Endocrinologist Mabel Ryder, surgeon Vivian Strong, and nuclear medicine doctor Jorge Carrasquillo work together as a team to make sure patients with all kinds adrenal tumors get the best care possible.
When you come to us for treatment of adrenal tumors, you will have a team of experts caring for you. Experts from endocrinology, nuclear medicine, surgery, medical oncology, and interventional radiology collaborate on a personalized treatment plan that takes into account all of your needs.
Treatment will depend on the type of adrenal tumor you have and where it’s located. Your doctor may recommend one or several of the following: surgery, hormone therapy, chemotherapy, radionuclide therapy (injection of a radioactive substance into the tumor), or other therapies.
Small, benign incidentalomas often don’t need to be operated on. Instead, we may simply recommend that you are tested regularly for changes in your hormone levels and undergo regular CT scans or other types of imaging tests.
We usually remove functional, hormone-producing tumors with surgery. If you choose to have surgery, you may need special medication to get your adrenal gland function and hormone levels back to normal. The good news is that after surgery, many people no longer need medicines to control high blood pressure or diabetes that were caused by the functional tumors.
If you have an aldosteronoma, surgery can often be effective in removing the tumor and helping lower your blood pressure. If you’re too sick for surgery or want to pursue a different approach, we may be able to offer you drug treatment that manages your symptoms by blocking the effects of aldosterone on your body.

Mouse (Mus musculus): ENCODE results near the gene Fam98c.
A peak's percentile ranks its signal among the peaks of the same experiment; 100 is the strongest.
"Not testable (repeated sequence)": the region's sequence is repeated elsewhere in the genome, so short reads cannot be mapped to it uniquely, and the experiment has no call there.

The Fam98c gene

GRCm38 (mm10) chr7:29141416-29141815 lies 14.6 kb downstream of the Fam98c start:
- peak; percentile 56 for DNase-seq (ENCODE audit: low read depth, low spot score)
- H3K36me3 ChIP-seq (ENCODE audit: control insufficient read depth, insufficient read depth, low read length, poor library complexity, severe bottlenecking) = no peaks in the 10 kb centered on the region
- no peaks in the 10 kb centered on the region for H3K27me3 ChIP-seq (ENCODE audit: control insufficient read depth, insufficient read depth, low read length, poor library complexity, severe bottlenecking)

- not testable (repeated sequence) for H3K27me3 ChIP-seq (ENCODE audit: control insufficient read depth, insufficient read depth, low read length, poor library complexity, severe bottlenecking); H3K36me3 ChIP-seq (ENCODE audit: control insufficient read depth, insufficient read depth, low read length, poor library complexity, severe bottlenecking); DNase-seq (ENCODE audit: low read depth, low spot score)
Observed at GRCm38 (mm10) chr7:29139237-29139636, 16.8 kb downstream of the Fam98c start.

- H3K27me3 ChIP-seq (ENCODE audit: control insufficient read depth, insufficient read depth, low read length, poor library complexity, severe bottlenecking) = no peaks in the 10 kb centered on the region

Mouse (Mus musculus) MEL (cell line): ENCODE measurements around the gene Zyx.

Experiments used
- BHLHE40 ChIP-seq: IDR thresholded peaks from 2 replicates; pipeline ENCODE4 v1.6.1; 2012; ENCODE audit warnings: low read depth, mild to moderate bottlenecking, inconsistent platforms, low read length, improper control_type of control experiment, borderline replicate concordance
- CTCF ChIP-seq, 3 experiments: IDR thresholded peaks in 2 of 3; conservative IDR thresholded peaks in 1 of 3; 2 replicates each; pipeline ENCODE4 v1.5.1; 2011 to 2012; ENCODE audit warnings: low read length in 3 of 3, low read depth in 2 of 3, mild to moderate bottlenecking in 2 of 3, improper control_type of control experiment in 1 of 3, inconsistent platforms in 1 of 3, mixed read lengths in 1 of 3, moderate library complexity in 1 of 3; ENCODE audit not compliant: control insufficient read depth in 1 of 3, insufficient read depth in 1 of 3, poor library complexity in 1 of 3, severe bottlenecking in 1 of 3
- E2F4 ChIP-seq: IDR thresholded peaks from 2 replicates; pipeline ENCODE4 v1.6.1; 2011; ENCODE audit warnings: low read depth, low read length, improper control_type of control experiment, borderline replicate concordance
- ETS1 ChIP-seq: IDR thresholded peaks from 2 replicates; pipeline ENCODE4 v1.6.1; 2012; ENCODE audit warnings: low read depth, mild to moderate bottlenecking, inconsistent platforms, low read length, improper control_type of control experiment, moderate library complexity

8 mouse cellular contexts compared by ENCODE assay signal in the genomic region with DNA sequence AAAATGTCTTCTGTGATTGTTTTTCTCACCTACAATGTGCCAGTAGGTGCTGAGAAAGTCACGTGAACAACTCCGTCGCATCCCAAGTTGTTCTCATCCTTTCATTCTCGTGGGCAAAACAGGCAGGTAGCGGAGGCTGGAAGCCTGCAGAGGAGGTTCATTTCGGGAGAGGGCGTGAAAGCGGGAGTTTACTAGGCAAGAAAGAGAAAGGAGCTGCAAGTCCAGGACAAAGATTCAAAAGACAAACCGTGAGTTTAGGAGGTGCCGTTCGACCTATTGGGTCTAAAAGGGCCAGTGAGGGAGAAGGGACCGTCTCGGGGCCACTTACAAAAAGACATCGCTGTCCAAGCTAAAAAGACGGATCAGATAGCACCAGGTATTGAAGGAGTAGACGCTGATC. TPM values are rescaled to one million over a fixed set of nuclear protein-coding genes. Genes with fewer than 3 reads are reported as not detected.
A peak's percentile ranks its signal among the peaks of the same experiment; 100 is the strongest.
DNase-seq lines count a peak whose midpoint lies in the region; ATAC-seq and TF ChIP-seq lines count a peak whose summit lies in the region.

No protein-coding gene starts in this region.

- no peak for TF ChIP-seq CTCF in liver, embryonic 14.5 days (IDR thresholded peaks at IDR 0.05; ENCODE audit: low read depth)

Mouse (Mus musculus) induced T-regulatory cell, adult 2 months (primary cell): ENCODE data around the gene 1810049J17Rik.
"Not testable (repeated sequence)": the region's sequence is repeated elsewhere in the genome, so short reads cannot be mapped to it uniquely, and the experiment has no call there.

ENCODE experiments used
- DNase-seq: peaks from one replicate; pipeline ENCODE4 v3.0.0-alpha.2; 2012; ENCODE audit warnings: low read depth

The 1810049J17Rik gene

Our doctors also treat bilateral adrenal hyperplasia (BAH), a condition that produces symptoms similar to those of aldosteronoma. Surgery is generally not effective for BAH, but we can offer you medicines that might help with high blood pressure.
The first treatment for pheochromocytomas is surgery. However, if you have malignant pheochromocytomas that have spread beyond the adrenal glands, we may recommend a combination of treatments along with surgery, such as medicines, external radiation therapy, and chemotherapy.
With benign, or noncancerous, paragangliomas, we’ll likely recommend surgery as well as medicines and other therapies.
The first treatment for adrenal cortex tumors is surgery. For a while after the operation, you may need to take cortisol-replacement medication, such as hydrocortisone or prednisone, while we wait for your adrenal gland to begin producing normal levels of the hormone again.
There are many treatment options for adrenal cortical carcinomas, including medications, radiation therapy, surgery, and chemotherapy. We can combine treatments if the cancer has metastasized, or spread, beyond the adrenal glands.
If you have a tumor that has spread or come after being first treated, or if you’re too sick to undergo surgery, we may recommend a procedure called tumor ablation. This allows us to use heat or cold to kill cancer cells, relieving some of your symptoms and improving your quality of life.